|Publication number||US5327721 A|
|Application number||US 07/950,869|
|Publication date||Jul 12, 1994|
|Filing date||Sep 24, 1992|
|Priority date||Jun 14, 1991|
|Also published as||DE4219037A1, US5205119|
|Publication number||07950869, 950869, US 5327721 A, US 5327721A, US-A-5327721, US5327721 A, US5327721A|
|Inventors||Melvin J. Bulman|
|Original Assignee||Aerojet-General Corporation|
|Export Citation||BiBTeX, EndNote, RefMan|
|Patent Citations (10), Non-Patent Citations (2), Referenced by (21), Classifications (12), Legal Events (9)|
|External Links: USPTO, USPTO Assignment, Espacenet|
This application is a division of application Ser. No. 715,291, filed Jun. 14, 1991.
The present invention relates generally to ramjet propulsion devices, more particularly to ramjets having secondary fluid induction systems, such as ejectors.
A "ramjet" is a jet engine in which a fuel is combusted, having in its forward end a continuous inlet of air that depends on the speed of flight rather than on a mechanical compressor, for the compressing effect produced on the air. In ramjet powered missiles and other high performance systems, the need is to accelerate the vehicle from 0 or low velocity to a velocity where a ramjet will begin to operate on its own (Mach number about 2-3). The problem with the conventional ramjet is its inability to produce thrust at low speed. One solution is to use a turbojet or other conventional jet to get the vehicle moving initially; however, once the vehicle is moving at a velocity sufficient for the ramjet to operate, the turbojet is simply dead weight for the rest of the mission (unless it is discarded). Therefore, most ramjet-powered missiles use a rocket to accelerate to the initial velocity, although the use of rockets is very inefficient. Because it is small and compact, the rocket is attractive for use because it can be discarded. This is acceptable for some missions; however, for missions where the vehicle has other constraints such as internal stowage on the launcher the size and weight of the rocket motor becomes disadvantageous. If the rocket is integrated into the system and made to operate more like a jet engine (i.e., made so that it works with a secondary fluid (i.e., air)) the propulsion efficiency of the entire system can increase. The air-breathing action in low velocity flight is typically considered as augmentation to the rocket thrust, and is referred to as an ejector rocket or air-augmented rocket.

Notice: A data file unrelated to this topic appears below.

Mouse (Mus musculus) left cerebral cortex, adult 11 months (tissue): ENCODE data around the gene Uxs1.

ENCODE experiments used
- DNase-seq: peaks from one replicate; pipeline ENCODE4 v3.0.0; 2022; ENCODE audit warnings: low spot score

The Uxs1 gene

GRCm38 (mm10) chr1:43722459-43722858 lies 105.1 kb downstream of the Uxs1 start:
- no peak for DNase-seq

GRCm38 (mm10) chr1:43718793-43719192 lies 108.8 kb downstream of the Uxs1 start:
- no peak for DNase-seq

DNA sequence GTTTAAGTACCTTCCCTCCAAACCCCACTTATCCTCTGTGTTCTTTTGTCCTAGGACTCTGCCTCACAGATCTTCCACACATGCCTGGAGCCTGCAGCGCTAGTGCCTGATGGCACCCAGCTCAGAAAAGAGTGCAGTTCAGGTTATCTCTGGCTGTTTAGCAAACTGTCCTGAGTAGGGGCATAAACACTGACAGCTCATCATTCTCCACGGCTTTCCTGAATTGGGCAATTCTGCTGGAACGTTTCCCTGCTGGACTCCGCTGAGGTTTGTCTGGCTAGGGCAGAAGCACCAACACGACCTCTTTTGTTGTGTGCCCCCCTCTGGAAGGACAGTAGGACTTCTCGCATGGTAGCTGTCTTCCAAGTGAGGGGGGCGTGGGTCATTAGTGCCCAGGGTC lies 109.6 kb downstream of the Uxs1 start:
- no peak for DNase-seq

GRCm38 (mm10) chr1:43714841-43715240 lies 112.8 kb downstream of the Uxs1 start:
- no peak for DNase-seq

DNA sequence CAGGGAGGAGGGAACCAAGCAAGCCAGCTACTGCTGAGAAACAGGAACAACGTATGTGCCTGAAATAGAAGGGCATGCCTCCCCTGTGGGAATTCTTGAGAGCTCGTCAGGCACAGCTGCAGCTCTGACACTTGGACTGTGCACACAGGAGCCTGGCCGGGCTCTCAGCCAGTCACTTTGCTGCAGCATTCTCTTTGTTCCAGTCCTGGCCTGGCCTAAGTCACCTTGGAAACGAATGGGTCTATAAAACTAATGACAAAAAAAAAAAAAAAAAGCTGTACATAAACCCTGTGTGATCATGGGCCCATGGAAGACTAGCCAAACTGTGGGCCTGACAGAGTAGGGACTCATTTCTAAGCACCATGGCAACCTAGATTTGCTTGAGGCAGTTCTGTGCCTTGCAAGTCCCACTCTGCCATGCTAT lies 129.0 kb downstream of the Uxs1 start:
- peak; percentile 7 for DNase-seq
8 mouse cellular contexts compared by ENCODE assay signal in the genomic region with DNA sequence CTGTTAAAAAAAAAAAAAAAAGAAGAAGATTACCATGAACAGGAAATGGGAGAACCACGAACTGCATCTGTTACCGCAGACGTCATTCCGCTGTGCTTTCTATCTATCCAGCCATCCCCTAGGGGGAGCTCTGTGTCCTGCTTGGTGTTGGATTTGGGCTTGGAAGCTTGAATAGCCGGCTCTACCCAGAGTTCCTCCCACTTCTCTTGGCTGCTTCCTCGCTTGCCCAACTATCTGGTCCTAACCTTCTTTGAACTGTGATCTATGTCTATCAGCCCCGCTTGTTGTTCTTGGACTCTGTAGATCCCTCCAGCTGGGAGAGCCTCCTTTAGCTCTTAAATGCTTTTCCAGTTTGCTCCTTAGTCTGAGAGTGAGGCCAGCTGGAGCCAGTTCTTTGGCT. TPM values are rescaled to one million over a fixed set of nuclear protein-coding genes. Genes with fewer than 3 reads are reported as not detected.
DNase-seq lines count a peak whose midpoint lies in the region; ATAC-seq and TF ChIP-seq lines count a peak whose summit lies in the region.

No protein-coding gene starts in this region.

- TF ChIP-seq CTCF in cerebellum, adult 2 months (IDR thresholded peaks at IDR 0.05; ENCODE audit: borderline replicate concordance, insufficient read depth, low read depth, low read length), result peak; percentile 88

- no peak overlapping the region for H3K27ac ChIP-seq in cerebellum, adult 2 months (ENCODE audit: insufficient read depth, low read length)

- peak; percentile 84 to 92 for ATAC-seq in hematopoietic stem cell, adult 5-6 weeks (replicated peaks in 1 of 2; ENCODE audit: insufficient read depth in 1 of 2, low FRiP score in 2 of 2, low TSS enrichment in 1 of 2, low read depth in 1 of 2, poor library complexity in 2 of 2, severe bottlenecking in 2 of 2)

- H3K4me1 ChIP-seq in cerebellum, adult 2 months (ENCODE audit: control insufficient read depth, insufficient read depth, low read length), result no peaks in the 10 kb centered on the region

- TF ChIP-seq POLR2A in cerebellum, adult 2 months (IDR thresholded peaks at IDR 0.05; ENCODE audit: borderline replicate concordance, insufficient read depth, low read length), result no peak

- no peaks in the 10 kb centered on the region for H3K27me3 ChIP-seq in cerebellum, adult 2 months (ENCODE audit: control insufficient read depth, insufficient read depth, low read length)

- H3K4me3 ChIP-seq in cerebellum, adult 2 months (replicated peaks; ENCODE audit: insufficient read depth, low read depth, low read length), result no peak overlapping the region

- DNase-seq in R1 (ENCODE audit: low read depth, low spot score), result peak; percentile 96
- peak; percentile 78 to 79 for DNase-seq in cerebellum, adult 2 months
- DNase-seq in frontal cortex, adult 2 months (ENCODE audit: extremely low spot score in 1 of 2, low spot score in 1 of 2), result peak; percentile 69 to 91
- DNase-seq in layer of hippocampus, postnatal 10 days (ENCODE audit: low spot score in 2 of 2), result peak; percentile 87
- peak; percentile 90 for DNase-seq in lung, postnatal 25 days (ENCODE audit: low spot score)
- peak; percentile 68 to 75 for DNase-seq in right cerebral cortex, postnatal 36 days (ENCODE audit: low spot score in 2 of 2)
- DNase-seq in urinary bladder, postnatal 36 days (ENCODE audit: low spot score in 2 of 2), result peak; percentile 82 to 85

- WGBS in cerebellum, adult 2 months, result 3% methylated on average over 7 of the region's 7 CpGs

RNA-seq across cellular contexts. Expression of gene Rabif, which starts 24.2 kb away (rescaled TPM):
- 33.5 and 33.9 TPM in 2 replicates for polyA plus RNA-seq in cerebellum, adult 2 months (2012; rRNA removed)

An "ejector" is a jet pump for withdrawing a secondary fluid from a space by movement of a primary fluid. When an ejector is combined with a ramjet as shown in FIG. 1, an "ejector ramjet" 10 is produced. Shown are a rocket 12, ejector 14, diffuser 16, combustor 18, and nozzle 19. The rocket 12 produces a primary exhaust jet 20, inducing secondary fluid 22 (typically air) into the ejector ramjet engine 10. A frictional shear boundary is shown at 24 between primary and secondary fluids.
The ejector ramjet has an advantage over the conventional ramjet in that the ejector ramjet can produce thrust at zero speed while the latter cannot. One disadvantage of the ejector ramjet is that its efficiency is not significantly better than the rocket-driven primary alone. Therefore, it would be advantageous to design a more efficient ejector ramjet to take advantage of its generation of thrust at zero speed characteristic while increasing its efficiency.
Rockets and jets follow momentum rules:
F=thrust=M.sub.e V.sub.e -M.sub.i V.sub.i +(P.sub.e -P.sub.a)A.sub.e
M=mass flow rate (slugs/sec)
In static jets, the last two terms can be neglected so that F=Me Ve. The input energy (E) expended to achieve the thrust is then
E=1/2M.sub.e V.sub.e.sup.2 ×1/.sup.n.sub.c
where n c =combined internal efficiency including combustion and thermodynamic efficiency
If n c is assumed constant and the input energy is constant, i.e., primary flow is constant, F is maximized by increasing Me :
F=(2.sup.n.sub.c M.sub.e E).sup.1/2 =K(M.sub.e).sup.1/2